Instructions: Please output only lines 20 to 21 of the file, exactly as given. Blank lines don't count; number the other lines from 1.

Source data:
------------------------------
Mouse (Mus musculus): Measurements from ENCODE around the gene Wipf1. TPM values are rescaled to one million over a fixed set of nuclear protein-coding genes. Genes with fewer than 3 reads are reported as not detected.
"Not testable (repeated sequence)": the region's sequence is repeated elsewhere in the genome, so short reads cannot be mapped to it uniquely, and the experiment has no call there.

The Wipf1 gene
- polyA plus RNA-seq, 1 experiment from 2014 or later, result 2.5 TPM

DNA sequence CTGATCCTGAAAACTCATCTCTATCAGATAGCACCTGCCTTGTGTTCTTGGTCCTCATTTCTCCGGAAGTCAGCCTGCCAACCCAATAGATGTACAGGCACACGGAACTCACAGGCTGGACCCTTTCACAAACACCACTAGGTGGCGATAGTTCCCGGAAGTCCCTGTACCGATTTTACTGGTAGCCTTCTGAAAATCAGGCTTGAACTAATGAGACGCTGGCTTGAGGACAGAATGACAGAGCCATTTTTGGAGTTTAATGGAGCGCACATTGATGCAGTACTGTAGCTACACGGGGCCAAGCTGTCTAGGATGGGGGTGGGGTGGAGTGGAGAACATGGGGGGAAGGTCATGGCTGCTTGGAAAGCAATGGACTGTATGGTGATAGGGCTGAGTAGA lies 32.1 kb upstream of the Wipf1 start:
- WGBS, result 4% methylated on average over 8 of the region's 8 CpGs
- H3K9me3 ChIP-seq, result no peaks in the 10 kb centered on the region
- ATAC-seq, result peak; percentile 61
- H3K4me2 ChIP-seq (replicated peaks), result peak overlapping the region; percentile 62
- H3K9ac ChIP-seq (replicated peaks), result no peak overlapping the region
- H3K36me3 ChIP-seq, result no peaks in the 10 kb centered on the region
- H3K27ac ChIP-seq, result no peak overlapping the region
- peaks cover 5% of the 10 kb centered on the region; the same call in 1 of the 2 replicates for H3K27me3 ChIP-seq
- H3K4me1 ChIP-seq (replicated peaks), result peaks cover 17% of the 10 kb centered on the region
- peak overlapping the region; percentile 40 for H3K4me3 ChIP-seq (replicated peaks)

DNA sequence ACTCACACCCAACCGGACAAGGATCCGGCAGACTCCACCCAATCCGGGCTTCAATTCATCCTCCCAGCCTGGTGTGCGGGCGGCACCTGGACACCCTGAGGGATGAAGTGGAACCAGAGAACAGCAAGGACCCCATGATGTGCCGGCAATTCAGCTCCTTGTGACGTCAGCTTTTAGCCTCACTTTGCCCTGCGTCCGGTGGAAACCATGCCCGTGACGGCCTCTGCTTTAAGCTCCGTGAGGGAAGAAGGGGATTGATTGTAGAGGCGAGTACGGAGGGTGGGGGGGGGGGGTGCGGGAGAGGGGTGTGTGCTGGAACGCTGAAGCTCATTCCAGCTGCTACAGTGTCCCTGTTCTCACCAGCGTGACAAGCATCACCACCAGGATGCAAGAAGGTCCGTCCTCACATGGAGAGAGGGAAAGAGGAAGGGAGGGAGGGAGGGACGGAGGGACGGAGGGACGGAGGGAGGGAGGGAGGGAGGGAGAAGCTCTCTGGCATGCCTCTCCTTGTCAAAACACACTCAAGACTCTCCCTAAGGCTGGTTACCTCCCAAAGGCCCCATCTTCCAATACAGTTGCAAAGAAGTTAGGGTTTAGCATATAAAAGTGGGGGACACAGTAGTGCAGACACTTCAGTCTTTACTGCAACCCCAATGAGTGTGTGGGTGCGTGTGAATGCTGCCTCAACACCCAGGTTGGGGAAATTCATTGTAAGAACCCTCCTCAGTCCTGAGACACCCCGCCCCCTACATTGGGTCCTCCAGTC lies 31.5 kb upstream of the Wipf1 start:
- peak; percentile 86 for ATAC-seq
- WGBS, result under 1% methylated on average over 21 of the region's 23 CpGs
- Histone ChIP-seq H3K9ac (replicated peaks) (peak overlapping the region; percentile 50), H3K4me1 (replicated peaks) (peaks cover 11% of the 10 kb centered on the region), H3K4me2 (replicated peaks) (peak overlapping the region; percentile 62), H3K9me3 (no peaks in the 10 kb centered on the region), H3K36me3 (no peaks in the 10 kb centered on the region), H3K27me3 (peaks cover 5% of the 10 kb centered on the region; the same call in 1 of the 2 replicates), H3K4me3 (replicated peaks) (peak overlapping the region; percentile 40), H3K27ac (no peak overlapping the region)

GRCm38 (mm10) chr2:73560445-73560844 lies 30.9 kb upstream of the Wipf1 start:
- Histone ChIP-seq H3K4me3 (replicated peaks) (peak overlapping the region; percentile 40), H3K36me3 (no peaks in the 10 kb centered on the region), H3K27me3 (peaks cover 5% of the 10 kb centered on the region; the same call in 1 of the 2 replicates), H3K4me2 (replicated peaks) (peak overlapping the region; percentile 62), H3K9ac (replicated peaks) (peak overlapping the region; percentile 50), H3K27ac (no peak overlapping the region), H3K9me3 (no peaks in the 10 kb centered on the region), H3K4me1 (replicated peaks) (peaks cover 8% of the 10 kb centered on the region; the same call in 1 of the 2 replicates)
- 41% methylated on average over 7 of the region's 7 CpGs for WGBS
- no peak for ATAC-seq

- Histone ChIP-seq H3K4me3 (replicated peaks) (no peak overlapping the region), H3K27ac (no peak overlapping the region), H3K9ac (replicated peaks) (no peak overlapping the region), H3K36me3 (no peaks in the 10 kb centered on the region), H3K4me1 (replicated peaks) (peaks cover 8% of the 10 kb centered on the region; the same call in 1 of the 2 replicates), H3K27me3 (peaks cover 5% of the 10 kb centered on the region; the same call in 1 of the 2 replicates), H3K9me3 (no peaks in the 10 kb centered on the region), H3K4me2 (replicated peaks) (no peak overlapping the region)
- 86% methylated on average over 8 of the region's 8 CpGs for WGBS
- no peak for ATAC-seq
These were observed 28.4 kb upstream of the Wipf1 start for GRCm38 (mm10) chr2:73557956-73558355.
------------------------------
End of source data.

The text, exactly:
GRCm38 (mm10) chr2:73560445-73560844 lies 30.9 kb upstream of the Wipf1 start:
- Histone ChIP-seq H3K4me3 (replicated peaks) (peak overlapping the region; percentile 40), H3K36me3 (no peaks in the 10 kb centered on the region), H3K27me3 (peaks cover 5% of the 10 kb centered on the region; the same call in 1 of the 2 replicates), H3K4me2 (replicated peaks) (peak overlapping the region; percentile 62), H3K9ac (replicated peaks) (peak overlapping the region; percentile 50), H3K27ac (no peak overlapping the region), H3K9me3 (no peaks in the 10 kb centered on the region), H3K4me1 (replicated peaks) (peaks cover 8% of the 10 kb centered on the region; the same call in 1 of the 2 replicates)